Intensity of Mutualism Breakdown Is Determined by Temperature Not Amplification of Wolbachia Genes

Chelsie E. Rohrscheib, Francesca D. Frentiu, Emilie Horn, Fiona K. Ritchie, Bruno van Swinderen, Michael W. Weible, Scott L. O'Neill, Jeremy C. Brownlie

Research output: Contribution to journalArticleResearchpeer-review

18 Citations (Scopus)


Wolbachia are maternally transmitted intracellular bacterial symbionts that infect approximately 40% of all insect species. Though several strains of Wolbachia naturally infect Drosophila melanogaster and provide resistance against viral pathogens, or provision metabolites during periods of nutritional stress, one virulent strain, wMelPop, reduces fly lifespan by half, possibly as a consequence of over-replication. While the mechanisms that allow wMelPop to over-replicate are still of debate, a unique tandem repeat locus in the wMelPop genome that contains eight genes, referred to as the “Octomom” locus has been identified and is thought to play an important regulatory role. Estimates of Octomom locus copy number correlated increasing copy number to both Wolbachia bacterial density and increased pathology. Here we demonstrate that infected fly pathology is not dependent on an increased Octomom copy number, but does strongly correlate with increasing temperature. When measured across developmental time, we also show Octomom copy number to be highly variable across developmental time within a single generation. Using a second pathogenic strain of Wolbachia, we further demonstrate reduced insect lifespan can occur independently of a high Octomom locus copy number. Taken together, this data demonstrates that the mechanism/s of wMelPop virulence is more complex than has been previously described.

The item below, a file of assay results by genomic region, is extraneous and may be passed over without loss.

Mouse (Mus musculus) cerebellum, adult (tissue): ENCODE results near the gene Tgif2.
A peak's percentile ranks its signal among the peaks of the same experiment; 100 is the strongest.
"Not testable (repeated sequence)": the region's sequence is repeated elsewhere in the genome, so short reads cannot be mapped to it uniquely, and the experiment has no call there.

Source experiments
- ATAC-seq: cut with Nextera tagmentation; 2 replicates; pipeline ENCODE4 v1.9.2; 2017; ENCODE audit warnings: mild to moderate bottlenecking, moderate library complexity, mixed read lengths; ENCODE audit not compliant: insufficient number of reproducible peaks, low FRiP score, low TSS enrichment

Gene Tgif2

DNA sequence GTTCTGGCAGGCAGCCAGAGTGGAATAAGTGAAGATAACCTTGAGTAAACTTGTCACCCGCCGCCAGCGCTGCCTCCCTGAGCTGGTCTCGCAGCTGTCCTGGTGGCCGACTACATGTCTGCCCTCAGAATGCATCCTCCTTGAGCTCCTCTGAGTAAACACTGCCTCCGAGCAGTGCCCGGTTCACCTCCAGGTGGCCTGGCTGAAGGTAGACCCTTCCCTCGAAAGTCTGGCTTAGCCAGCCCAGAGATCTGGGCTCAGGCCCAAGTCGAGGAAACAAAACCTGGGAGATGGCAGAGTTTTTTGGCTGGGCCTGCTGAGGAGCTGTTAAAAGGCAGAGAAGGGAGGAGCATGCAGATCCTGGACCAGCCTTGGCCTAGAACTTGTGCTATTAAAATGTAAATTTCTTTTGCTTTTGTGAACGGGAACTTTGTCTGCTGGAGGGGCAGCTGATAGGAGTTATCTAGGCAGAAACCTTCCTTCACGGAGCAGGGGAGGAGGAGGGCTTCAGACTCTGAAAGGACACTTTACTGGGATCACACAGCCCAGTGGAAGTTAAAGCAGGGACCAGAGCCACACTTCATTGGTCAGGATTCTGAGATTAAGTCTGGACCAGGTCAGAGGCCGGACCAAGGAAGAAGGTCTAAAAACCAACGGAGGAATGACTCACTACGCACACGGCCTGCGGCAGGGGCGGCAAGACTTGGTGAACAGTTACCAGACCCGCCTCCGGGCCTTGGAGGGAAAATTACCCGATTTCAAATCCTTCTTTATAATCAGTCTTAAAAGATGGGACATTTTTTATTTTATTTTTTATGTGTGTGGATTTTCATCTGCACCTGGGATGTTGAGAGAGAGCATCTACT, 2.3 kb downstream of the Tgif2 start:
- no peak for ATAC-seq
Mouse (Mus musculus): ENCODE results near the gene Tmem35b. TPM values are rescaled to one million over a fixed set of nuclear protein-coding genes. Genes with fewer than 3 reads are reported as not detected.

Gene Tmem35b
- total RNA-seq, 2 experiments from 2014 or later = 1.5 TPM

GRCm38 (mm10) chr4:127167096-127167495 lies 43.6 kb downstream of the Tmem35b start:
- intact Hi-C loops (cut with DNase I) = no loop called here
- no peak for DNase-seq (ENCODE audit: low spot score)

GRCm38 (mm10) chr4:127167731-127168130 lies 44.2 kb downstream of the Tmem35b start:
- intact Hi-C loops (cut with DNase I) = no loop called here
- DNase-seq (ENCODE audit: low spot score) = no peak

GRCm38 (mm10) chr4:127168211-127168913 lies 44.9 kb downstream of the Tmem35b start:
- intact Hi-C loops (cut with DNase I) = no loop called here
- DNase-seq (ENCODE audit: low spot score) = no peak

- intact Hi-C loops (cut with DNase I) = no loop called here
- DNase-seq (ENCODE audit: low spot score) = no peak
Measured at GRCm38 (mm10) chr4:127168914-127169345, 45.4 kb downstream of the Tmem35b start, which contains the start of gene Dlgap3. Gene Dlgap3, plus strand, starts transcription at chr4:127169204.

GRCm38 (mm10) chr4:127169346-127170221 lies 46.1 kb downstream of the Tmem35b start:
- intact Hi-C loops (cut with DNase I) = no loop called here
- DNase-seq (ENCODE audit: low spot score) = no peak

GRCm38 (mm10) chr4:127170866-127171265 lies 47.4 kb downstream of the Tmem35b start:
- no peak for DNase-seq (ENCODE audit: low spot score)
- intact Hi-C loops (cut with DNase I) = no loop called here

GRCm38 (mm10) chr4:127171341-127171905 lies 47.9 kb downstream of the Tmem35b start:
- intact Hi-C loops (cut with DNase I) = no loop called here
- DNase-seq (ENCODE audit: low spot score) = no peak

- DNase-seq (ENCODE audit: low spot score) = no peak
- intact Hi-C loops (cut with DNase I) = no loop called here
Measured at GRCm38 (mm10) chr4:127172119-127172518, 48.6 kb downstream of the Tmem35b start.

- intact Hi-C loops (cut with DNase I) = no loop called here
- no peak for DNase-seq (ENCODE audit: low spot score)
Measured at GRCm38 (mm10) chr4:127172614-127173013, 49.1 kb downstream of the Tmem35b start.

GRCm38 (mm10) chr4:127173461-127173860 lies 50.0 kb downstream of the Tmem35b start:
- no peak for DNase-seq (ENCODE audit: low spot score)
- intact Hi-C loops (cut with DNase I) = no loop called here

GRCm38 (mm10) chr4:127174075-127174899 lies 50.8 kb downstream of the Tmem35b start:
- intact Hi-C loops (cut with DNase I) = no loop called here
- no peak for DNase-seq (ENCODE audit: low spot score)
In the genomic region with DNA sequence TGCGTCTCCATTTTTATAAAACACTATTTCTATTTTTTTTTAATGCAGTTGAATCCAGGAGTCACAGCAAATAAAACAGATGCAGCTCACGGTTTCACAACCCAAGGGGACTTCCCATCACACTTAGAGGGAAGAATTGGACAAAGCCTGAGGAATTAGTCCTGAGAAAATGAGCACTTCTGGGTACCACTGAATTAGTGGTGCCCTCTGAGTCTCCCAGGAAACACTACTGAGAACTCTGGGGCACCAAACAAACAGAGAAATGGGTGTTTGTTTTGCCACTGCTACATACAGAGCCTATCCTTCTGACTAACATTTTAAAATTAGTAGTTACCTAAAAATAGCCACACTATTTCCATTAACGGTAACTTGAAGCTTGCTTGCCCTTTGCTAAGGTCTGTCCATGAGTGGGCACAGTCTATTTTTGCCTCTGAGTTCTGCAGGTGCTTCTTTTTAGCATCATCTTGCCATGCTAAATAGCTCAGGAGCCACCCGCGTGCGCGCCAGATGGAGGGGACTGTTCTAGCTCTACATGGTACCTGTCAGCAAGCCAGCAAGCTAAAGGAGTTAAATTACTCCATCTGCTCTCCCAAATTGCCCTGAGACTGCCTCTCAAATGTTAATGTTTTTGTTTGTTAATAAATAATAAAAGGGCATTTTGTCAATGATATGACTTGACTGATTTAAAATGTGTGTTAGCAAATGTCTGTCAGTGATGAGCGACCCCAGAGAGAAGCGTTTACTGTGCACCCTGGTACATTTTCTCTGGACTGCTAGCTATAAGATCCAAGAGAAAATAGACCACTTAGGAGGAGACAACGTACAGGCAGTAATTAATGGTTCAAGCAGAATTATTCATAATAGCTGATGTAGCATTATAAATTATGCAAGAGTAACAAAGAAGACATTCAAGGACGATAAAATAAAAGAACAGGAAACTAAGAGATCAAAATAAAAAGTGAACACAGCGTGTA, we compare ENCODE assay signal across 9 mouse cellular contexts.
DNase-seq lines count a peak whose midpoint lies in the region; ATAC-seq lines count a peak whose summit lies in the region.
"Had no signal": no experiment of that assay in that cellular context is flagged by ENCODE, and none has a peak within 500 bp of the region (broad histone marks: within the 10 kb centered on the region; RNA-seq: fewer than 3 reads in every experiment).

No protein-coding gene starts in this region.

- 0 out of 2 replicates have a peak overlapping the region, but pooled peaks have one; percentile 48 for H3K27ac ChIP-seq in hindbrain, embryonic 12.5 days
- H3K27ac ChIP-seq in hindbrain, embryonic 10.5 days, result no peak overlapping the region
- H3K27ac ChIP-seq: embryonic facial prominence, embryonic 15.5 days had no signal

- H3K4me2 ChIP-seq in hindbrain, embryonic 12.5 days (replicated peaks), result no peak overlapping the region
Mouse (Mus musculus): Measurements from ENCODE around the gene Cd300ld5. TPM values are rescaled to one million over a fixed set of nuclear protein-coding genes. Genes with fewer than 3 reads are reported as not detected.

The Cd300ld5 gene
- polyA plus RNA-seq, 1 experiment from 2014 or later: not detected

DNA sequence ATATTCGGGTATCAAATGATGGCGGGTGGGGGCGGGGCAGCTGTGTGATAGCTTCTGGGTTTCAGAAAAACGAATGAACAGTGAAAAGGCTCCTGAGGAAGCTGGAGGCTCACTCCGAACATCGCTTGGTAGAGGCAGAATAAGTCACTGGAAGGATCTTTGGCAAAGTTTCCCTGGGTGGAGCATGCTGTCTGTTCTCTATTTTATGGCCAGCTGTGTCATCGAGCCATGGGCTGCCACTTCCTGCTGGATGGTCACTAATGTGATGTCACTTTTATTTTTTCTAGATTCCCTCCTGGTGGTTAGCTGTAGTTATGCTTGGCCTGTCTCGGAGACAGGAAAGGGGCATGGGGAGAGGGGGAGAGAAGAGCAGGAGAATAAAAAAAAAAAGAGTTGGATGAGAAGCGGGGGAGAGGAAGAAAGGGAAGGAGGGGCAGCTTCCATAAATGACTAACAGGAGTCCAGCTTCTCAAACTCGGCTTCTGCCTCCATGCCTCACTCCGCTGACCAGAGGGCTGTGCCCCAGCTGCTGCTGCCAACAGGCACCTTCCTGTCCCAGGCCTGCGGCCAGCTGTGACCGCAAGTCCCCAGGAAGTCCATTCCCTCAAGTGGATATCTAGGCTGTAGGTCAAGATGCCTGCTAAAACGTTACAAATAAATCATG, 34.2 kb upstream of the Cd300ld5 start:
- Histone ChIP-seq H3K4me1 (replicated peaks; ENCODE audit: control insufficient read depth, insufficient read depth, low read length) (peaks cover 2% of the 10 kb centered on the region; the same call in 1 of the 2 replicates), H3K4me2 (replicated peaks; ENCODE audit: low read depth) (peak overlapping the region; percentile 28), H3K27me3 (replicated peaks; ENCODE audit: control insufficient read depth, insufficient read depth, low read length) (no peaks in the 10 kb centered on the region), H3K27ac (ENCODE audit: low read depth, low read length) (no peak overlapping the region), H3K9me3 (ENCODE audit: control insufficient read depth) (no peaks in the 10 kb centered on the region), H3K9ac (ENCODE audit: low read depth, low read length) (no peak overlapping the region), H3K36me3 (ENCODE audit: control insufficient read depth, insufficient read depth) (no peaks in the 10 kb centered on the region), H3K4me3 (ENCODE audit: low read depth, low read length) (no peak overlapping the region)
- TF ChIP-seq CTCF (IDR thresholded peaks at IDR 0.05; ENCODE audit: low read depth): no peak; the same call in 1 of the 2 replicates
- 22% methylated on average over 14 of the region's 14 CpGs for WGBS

Original languageEnglish
Article numbere1005888
Number of pages15
JournalPLoS Pathogens
Issue number9
Publication statusPublished - 1 Sept 2016

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